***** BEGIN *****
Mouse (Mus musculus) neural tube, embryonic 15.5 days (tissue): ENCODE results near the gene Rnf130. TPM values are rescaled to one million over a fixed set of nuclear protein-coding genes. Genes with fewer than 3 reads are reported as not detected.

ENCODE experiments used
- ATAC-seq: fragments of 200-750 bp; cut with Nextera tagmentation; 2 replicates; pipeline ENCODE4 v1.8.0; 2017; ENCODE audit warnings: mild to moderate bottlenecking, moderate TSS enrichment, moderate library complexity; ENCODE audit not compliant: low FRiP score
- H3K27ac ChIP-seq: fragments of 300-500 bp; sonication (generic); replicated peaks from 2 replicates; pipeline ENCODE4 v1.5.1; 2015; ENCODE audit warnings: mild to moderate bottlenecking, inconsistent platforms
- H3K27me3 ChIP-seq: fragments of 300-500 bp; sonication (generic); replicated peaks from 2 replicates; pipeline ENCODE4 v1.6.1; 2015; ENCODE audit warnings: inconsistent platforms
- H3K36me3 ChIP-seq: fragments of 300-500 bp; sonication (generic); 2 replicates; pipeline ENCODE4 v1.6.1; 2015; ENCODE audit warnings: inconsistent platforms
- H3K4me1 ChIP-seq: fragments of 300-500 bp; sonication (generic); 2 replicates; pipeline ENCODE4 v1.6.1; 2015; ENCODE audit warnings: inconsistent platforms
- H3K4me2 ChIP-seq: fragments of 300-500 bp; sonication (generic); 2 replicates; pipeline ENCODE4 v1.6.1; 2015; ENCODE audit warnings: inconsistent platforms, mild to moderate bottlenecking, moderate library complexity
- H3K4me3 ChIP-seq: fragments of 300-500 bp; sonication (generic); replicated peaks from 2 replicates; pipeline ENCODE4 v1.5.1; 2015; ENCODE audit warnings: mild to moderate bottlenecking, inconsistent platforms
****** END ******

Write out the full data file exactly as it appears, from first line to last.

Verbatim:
Mouse (Mus musculus) neural tube, embryonic 15.5 days (tissue): ENCODE results near the gene Rnf130. TPM values are rescaled to one million over a fixed set of nuclear protein-coding genes. Genes with fewer than 3 reads are reported as not detected.

ENCODE experiments used
- ATAC-seq: fragments of 200-750 bp; cut with Nextera tagmentation; 2 replicates; pipeline ENCODE4 v1.8.0; 2017; ENCODE audit warnings: mild to moderate bottlenecking, moderate TSS enrichment, moderate library complexity; ENCODE audit not compliant: low FRiP score
- H3K27ac ChIP-seq: fragments of 300-500 bp; sonication (generic); replicated peaks from 2 replicates; pipeline ENCODE4 v1.5.1; 2015; ENCODE audit warnings: mild to moderate bottlenecking, inconsistent platforms
- H3K27me3 ChIP-seq: fragments of 300-500 bp; sonication (generic); replicated peaks from 2 replicates; pipeline ENCODE4 v1.6.1; 2015; ENCODE audit warnings: inconsistent platforms
- H3K36me3 ChIP-seq: fragments of 300-500 bp; sonication (generic); 2 replicates; pipeline ENCODE4 v1.6.1; 2015; ENCODE audit warnings: inconsistent platforms
- H3K4me1 ChIP-seq: fragments of 300-500 bp; sonication (generic); 2 replicates; pipeline ENCODE4 v1.6.1; 2015; ENCODE audit warnings: inconsistent platforms
- H3K4me2 ChIP-seq: fragments of 300-500 bp; sonication (generic); 2 replicates; pipeline ENCODE4 v1.6.1; 2015; ENCODE audit warnings: inconsistent platforms, mild to moderate bottlenecking, moderate library complexity
- H3K4me3 ChIP-seq: fragments of 300-500 bp; sonication (generic); replicated peaks from 2 replicates; pipeline ENCODE4 v1.5.1; 2015; ENCODE audit warnings: mild to moderate bottlenecking, inconsistent platforms